Negative outlook persists for Turkish companies: Moody’s
The outlook for non-financial firms both in Turkey and South Africa remains negative for the coming 12 to 18 months, Moody’s Investors Service said Dec. 13 in its annual report titled “Non-financial corporates - Middle East, Turkey and South Africa: 2019 Outlook.”
“While the outlooks for companies in Turkey, South Africa and Gulf Cooperation Countries remain unchanged versus last year, the diverging regional trends will continue into 2019,” said Rehan Akbar, Moody’s vice president.
Moody’s cited high foreign exchange volatility, tighter financial conditions, and the limited clarity on policy direction as the key drivers of the negative outlooks for Turkish companies.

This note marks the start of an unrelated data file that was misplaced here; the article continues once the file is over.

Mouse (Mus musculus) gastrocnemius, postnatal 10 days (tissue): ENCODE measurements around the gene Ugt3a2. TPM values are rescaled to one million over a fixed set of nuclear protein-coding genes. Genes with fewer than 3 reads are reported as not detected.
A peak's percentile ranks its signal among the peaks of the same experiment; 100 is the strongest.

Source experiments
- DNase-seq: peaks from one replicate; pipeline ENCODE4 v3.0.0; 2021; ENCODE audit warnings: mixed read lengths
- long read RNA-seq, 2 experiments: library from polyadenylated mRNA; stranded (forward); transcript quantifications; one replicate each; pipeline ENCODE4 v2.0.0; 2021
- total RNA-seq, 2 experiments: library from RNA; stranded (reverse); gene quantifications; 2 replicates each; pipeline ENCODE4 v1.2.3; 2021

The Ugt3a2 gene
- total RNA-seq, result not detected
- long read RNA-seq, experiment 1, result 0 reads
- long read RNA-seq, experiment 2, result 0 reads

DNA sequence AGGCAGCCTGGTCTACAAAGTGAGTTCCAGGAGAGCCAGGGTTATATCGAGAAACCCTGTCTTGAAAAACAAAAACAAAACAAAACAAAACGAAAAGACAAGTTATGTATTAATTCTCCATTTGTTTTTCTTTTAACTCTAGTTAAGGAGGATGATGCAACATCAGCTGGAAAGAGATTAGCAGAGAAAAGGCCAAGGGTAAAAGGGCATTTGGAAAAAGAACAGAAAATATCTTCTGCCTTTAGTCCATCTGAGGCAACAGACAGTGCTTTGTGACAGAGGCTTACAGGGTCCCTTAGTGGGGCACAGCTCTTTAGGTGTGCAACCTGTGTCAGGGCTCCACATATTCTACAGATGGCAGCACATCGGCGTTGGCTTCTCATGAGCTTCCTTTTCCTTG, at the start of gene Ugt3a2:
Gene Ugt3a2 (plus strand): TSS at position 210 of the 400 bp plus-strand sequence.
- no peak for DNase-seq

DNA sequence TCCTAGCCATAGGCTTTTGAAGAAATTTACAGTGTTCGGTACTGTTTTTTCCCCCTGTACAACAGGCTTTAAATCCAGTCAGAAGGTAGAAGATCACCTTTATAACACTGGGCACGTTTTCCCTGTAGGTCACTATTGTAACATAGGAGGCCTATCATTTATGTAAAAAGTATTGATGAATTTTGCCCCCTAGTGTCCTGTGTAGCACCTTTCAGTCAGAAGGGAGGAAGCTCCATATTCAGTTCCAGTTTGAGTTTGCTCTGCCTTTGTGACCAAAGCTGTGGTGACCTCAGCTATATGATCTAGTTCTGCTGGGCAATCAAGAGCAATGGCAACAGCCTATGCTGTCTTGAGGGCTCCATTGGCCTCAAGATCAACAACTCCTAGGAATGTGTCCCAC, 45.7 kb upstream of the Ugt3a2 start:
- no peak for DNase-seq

The impact of these factors is compounded by Moody’s expectation of economic contraction in 2019, it added.
According to the ratings company, Turkey is forecast to face a 2 percent contraction in real GDP in 2019 followed by a moderate 3 percent recovery in 2020.
“Economic contraction in 2019 will create further challenges for the majority of businesses as they will continue to be constrained by either a lack of access to credit or unaffordable credit,” it said.
Moody’s also argued that high inflation, forecast at 18 percent in 2019, and persistent FX volatility will weigh further on investor and business confidence.
It also suggested that export-oriented manufacturing companies or companies that have the flexibility to shift to exports when domestic demand declines are better positioned to face challenges, supported by a more competitive lira.
“Tighter financial conditions in Turkey will be compounded by gradual tightening of monetary policy in advanced economies, a key risk for corporates’ access to funding,” Moody’s warned.